Saharawi talks inch forward, no progress on status


Talks between Morocco and Western Sahara’s independence movement inched forward but there was no progress over the basic issue of the disputed territory’s future status, a UN mediator said.

Western Sahara, a former Spanish colony in northwest Africa, was annexed by Morocco in 1975, sparking a rebellion by the Polisario Front. The United Nations brokered a cease-fire in 1991, but no political settlement has followed.
“Each party continues to reject the proposal of the other as a sole basis for future negotiations,” mediator Christopher Ross said after two days of talks near New York City between Moroccan and Polisario officials — their ninth round since 2007. Ross made a similar statement after previous rounds, reports Reuters.

Rabat is offering self-rule to Sahara as part of Morocco, but Polisario demands a referendum with full independence as one option. Neither side has been willing to back down.

Western Sahara, a thinly populated desert tract about the size of Britain, has rich fishing grounds off its coast and reserves of phosphates, used to make fertilizer and detergent. It may also have oil and gas reserves.

Many Saharans live in refugee camps in neighboring Algeria, which supports Polisario. Western countries complain that the Sahara dispute is hindering cooperation against Islamic fundamentalist groups in North Africa.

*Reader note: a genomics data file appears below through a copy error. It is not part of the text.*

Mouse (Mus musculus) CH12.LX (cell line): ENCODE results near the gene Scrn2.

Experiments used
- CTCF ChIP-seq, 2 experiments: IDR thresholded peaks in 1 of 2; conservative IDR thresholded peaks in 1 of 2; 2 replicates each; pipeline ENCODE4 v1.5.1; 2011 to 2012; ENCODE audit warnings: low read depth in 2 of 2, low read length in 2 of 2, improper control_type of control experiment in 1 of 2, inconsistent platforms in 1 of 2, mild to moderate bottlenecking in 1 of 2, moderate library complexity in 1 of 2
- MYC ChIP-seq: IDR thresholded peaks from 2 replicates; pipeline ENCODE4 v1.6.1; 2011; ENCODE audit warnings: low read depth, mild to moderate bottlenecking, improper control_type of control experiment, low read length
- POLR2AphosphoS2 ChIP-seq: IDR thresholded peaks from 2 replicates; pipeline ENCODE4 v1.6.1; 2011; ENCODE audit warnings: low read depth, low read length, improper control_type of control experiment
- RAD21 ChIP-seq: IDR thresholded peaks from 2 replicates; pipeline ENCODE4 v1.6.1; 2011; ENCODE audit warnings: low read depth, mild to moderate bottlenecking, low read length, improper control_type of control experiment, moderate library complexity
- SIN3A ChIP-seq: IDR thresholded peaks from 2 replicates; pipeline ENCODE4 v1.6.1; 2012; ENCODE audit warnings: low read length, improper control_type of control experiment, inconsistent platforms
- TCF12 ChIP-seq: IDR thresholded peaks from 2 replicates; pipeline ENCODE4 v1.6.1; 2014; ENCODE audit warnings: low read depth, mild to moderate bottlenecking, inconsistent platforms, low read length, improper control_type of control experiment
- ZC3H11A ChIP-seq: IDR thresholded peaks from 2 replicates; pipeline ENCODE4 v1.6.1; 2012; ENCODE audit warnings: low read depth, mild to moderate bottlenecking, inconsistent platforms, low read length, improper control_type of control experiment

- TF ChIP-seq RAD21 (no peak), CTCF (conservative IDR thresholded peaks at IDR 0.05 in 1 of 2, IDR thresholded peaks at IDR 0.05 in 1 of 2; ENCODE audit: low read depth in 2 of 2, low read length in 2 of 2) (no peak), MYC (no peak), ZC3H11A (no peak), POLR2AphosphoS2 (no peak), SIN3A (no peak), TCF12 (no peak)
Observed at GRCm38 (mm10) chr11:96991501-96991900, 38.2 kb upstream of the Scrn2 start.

Ross said that despite the deadlock, the two sides had discussed “innovative approaches to build a new dynamic … on the basis of regular meetings.”

He said “both parties presented and discussed in a preliminary manner concrete ideas that will be developed at the next round,” which diplomats said would be held in early March. No venue was announced, but most of the previous rounds have been held at a private estate in Manhasset on Long Island.

Diplomats close to the talks, led for Morocco by Foreign Minister Taieb Fassi Fihri and for Polisario by Khatri Addu, said the ideas included a Moroccan proposal for discussion of Sahara’s natural resources and a Polisario call to discuss human rights.

Morocco is keen to rebut Polisario charges that it is exploiting Sahara’s resources for itself. Polisario has pushed, so far unsuccessfully, for the mandate of U.N. peacekeepers in the territory to be expanded to investigate what it says are Moroccan human rights abuses against Saharans.

Other suggestions included an exchange of political delegations between the two sides, the diplomats said, adding that the March meeting would seek to determine which ideas should actually be discussed.

Ross said the two sides would also meet officials of the U.N. refugee agency in Geneva next month to seek to arrange family visits by road between Saharans in the territory’s main city Laayoune and the camps in Algeria.